Yesterday we reported that with the Russia-China axis firmly secured, the scramble was on to assure the alliance of that last, and critical, Eurasian powerhouse: India. It was here that Russia had taken the first symbolic step when earlier in the week its central bank announced it had started negotiations to use national currencies in settlements, a process which would culminate with the elimination of the US currency from bilateral settlements.
Russia was not the first nation to assess the key significance of India in concluding perhaps the most important geopolitical axis of the 21st century – we reported that Japan, scrambling to find a natural counterbalance to China with which its relations have regressed back to World War II levels, was also hot and heavy in courting India. “The Japanese are facing huge political problems in China,” said Kondapalli in a phone interview. “So Japanese companies are now looking to shift to other countries. They’re looking at India.”
Of course, for India the problem with a Japanese alliance is that it would also by implication involve the US, the country which has become insolvent and demographically imploding Japan’s backer of last and only resort, and thus burn its bridges with both Russia and China. A question emerged: would India embrace the US/Japan axis while foregoing its natural Developing Market, and BRICS, allies, Russia and China.
We now have a clear answer and it is a resounding no, because in what was the latest slap on the face of now crashing on all sides US global hegemony, earlier today India refused to sign a critical global trade deal. Specifically, India’s unresolved demands led to the collapse of the first major global trade reform pact in two decades. WTO ministers had already agreed the global reform of customs procedures known as “trade facilitation” in Bali, Indonesia, last December, but were unable to overcome last minute Indian objections and get it into the WTO rule book by a July 31 deadline.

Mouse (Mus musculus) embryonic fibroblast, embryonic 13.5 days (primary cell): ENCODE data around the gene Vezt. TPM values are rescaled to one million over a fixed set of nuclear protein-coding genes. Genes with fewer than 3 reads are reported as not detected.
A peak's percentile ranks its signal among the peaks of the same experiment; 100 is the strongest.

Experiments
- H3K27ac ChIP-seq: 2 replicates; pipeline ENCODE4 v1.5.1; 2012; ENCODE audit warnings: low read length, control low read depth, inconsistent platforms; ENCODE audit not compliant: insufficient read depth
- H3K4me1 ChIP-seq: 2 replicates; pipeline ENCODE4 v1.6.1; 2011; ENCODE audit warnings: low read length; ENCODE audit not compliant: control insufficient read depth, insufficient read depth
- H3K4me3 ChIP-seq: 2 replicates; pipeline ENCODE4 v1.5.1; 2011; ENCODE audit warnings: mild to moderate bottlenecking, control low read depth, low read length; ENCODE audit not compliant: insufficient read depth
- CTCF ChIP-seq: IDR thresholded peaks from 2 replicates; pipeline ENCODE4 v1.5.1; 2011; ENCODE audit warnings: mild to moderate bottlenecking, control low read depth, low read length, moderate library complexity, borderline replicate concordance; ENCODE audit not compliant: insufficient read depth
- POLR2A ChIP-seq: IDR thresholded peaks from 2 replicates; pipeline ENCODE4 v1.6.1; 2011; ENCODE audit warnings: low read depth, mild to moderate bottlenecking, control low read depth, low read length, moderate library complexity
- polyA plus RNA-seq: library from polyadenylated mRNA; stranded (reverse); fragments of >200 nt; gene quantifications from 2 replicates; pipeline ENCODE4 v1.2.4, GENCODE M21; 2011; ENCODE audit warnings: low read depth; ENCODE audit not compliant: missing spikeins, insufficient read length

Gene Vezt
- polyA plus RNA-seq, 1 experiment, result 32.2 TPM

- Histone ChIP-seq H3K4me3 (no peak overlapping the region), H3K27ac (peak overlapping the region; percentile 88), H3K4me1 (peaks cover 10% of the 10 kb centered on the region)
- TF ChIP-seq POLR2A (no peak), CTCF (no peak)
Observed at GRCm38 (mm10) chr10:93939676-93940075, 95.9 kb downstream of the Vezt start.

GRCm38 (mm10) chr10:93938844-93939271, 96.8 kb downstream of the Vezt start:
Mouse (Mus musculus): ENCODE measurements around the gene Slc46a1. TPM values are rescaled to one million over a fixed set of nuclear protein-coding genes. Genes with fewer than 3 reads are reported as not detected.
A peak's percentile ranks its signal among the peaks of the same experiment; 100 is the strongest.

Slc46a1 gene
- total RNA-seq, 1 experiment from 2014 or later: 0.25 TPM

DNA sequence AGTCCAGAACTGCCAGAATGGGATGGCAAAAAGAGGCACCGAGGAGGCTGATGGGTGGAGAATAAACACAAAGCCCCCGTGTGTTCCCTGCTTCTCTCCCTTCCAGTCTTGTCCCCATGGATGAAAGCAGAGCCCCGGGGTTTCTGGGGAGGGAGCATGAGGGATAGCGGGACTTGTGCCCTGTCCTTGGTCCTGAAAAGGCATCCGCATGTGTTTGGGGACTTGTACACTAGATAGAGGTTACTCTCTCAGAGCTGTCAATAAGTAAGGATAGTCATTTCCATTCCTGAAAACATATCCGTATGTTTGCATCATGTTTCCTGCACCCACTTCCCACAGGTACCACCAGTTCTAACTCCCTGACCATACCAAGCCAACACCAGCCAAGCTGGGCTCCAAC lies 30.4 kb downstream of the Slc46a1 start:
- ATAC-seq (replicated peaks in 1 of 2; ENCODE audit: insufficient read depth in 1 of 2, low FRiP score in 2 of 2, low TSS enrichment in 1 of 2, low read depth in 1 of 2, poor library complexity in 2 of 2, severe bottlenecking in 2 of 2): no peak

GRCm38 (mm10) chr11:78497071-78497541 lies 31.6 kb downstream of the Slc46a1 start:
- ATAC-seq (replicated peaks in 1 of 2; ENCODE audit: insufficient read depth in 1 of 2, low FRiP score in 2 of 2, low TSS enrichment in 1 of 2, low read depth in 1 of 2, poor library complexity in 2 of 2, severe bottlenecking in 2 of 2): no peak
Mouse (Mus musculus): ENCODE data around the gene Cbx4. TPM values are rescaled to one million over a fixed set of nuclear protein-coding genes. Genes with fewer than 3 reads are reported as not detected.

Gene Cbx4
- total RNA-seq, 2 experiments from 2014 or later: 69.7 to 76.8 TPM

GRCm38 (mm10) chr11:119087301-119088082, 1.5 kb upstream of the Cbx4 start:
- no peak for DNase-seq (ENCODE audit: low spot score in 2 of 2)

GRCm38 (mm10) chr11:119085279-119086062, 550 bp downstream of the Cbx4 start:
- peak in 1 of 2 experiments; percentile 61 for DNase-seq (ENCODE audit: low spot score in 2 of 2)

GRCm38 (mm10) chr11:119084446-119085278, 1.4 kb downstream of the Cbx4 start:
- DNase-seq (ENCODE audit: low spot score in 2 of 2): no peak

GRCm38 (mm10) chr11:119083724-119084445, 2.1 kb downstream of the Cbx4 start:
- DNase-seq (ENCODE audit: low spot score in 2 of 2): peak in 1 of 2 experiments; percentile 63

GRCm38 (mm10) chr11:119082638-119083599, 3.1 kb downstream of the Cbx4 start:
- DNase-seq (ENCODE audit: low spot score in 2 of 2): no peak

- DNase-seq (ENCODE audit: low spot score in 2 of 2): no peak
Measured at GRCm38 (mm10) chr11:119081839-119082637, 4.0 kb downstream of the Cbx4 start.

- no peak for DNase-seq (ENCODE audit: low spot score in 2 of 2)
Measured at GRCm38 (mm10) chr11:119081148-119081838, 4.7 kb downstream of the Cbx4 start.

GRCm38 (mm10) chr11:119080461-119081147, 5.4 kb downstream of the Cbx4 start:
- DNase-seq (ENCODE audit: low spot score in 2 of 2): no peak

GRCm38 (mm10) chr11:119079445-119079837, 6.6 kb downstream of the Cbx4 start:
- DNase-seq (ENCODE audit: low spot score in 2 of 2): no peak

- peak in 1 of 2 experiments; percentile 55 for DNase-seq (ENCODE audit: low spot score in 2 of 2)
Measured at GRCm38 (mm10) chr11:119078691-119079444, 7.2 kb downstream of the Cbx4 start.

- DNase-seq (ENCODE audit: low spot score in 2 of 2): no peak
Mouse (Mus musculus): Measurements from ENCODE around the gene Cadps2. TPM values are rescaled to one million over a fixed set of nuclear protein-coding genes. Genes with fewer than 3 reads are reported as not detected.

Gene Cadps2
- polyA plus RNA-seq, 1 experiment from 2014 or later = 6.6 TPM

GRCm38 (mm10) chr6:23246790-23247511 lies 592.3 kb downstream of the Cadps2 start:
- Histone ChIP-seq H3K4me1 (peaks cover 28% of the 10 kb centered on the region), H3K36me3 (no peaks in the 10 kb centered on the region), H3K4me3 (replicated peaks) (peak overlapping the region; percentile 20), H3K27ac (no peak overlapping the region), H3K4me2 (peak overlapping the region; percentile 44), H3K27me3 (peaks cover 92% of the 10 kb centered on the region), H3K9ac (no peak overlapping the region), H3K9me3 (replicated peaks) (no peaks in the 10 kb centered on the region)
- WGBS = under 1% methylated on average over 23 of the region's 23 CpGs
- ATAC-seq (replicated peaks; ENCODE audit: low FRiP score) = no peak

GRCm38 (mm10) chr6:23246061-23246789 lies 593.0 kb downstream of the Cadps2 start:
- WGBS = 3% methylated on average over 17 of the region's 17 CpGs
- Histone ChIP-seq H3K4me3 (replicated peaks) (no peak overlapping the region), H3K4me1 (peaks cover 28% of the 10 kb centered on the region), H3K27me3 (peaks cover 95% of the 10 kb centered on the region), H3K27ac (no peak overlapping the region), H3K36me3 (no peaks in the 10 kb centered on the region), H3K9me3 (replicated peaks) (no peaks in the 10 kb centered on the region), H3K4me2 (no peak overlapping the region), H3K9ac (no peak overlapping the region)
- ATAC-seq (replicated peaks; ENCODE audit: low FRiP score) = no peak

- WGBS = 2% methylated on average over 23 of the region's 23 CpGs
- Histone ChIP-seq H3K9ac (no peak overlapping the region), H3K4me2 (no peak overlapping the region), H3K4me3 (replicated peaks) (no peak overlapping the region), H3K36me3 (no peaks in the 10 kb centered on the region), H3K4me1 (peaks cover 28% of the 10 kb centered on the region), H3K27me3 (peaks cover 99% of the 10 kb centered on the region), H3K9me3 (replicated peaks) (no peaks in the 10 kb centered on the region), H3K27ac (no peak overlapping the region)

WTO Director-General Roberto Azevedo told trade diplomats in Geneva, just two hours before the final deadline for a deal lapsed at midnight that “we have not been able to find a solution that would allow us to bridge that gap.”
Reuters reports that most diplomats had expected the pact to be rubber-stamped this week, marking a unique success in the WTO’s 19-year history which, according to some estimates, would add $1 trillion and 21 million jobs to the world economy.
Turns out India was happy to disappoint the globalists: the diplomats were shocked when India unveiled its veto and the eleventh-hour failure drew strong criticism, as well as rumblings about the future of the organisation and the multilateral system it underpins.
“Australia is deeply disappointed that it has not been possible to meet the deadline. This failure is a great blow to the confidence revived in Bali that the WTO can deliver negotiated outcomes,” Australian Trade Minister Andrew Robb said on Friday. “There are no winners from this outcome – least of all those in developing countries which would see the biggest gains.”
Shockingly, and without any warning, India’s stubborn refusal to comply with US demands, may have crushed the WTO as a conduit for international trade, and landed a knockout punch when it comes to future relentless globallization which as is well known over the past 50 or so years, has benefited the US first and foremost.
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